It is true the Credit Card Accountability, Responsibility, and Disclosure Act of 2009 put some restrictions in place to help prevent credit cards issuers from marketing to students. For example, students are no longer bombarded with enticing free gifts for signing up, adults under 21 must now show sufficient income before they can be approved, and issuers can no longer send pre-approved offers to those under 21 as well. However, credit card offers are still finding their way into college students’ hands and if you are one, chances are you will find yourself in possession of a credit card offer at some point too. Like many students, you may already have college debt to face after you graduate. Even if you don’t, is it wise to take on a credit card at this stage in your life? The answer is – it depends.
Having a credit card, as long as it is used responsibly, will help you develop a good credit history in this credit-oriented society – and that is important when first starting out in the real world after college. Not having a good credit history (or even a lack of credit history) can prevent you from renting an apartment and acquiring a car loan or mortgage with a low interest rate. It can even prevent you from getting a job you want, with more and more employers commonly checking credit reports when making hiring decisions. Of course having a bad credit history can also cause these issues to arise in your life.
So how do you select your first card and use it wisely? There are several things you should take into consideration before choosing your credit card. The first thing you should do is shop around for the best possible terms. Some may offer cash back rebates, but may charge a higher interest rate than one that does not. Some may require an annual membership fee. Not all credit cards are built the same.
Look at the interest rate being offered. While the rates may not be the lowest around, there are likely to be varied rates out there available to you as a new credit card holder. If the card offer comes with a teaser rate, or a lower rate for a certain period of time, be sure to check out what the rate will be once the teaser rate expires.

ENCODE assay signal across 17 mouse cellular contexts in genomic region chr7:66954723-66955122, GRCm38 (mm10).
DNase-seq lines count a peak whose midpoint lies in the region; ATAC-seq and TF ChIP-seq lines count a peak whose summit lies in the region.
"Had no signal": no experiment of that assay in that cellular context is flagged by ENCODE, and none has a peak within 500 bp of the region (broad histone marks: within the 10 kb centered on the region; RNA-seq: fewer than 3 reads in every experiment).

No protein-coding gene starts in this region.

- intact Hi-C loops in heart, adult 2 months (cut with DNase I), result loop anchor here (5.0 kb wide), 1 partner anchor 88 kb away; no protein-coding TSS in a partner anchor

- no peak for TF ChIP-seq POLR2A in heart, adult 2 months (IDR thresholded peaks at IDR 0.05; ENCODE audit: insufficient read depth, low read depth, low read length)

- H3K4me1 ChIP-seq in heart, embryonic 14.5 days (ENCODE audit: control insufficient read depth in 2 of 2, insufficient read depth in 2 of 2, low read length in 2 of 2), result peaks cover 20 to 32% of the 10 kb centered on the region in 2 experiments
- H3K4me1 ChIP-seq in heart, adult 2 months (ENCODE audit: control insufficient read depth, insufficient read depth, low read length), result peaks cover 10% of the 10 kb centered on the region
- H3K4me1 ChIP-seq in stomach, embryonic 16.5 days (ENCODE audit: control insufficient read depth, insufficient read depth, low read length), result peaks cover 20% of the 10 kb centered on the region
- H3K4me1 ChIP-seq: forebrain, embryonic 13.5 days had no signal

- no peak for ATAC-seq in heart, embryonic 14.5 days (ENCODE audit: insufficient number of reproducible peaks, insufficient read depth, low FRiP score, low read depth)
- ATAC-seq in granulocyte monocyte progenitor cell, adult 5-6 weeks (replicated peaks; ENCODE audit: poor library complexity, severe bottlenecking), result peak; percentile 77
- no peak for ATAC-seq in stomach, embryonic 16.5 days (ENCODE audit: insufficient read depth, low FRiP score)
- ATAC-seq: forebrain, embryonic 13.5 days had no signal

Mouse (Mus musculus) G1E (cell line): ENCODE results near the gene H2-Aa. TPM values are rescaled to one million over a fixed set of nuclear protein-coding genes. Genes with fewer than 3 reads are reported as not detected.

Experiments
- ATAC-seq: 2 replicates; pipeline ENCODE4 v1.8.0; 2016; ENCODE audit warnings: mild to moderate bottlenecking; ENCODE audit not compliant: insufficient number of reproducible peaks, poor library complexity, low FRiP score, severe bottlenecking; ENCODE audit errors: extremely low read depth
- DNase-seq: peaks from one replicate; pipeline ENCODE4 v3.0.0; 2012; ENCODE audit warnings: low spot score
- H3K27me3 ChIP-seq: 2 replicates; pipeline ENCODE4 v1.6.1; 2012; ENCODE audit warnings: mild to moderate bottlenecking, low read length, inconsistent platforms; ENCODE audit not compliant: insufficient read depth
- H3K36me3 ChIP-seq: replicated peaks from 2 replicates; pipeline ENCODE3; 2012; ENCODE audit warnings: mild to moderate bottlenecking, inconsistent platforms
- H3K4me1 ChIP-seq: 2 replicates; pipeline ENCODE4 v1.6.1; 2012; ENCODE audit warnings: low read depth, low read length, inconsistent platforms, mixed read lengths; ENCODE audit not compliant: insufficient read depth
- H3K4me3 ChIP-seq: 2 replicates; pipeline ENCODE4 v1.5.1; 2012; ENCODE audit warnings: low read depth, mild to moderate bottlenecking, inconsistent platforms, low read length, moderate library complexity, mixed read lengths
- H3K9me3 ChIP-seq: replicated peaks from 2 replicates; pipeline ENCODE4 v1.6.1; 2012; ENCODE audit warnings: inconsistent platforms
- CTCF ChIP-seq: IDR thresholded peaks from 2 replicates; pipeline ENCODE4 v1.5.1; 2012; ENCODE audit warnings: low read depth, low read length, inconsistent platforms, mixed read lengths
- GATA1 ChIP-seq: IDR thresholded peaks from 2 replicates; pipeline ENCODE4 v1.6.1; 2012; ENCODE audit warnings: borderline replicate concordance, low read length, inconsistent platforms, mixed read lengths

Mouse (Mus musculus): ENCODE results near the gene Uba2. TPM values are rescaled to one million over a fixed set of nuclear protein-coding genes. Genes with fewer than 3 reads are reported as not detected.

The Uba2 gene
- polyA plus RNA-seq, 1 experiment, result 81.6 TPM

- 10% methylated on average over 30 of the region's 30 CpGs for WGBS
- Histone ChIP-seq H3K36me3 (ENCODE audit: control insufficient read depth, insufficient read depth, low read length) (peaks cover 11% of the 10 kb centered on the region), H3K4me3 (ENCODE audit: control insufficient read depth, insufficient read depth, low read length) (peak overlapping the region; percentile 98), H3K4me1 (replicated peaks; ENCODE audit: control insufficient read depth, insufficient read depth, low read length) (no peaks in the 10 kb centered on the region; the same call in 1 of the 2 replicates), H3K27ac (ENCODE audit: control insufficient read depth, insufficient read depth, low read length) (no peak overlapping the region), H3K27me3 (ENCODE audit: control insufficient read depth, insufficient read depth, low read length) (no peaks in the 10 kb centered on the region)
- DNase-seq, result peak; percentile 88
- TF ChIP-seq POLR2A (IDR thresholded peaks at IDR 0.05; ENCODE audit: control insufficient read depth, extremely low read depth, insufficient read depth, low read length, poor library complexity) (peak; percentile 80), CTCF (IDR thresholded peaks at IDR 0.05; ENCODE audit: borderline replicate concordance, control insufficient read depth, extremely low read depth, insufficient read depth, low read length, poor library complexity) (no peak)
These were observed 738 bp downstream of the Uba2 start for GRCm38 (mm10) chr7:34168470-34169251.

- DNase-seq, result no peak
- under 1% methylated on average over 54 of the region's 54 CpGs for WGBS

Next, check to see if there is a grace period. The grace period is the amount of time you are given to pay off the balance before interest is charged. This is generally the time between the end of the billing cycle and the due date. It is best to get a card with a grace period. Also, compare the credit limits and decide which one is better for you. While higher credit limits are better for your credit score, too high of limits can be seen as a risk and prevent you from getting that car loan. Moreover, if you are concerned with overspending, it may be good to choose one with a lower limit.
Once you have selected your card from the available offers received, use the card wisely. This means carefully choosing what you pay for with your credit card. Charging a pizza and other non-necessities only adds to your debt, and if that debt is not paid off in full, you end up paying a lot more for that pizza via interest, than you would have if you had bought it with cash. Track your spending and spend your credit sensibly. Being wise with your credit also means not carrying a balance. Only charge what you know you can pay off in full before the due date. If you watch how you spend your credit carefully and make sure you pay it off in full and on time, you will reap the benefits of a good credit history.
This article was written by Steven Moore, who has been covering consumer finance and the credit card markets since 2006. You can learn more and connect at his Google+ page.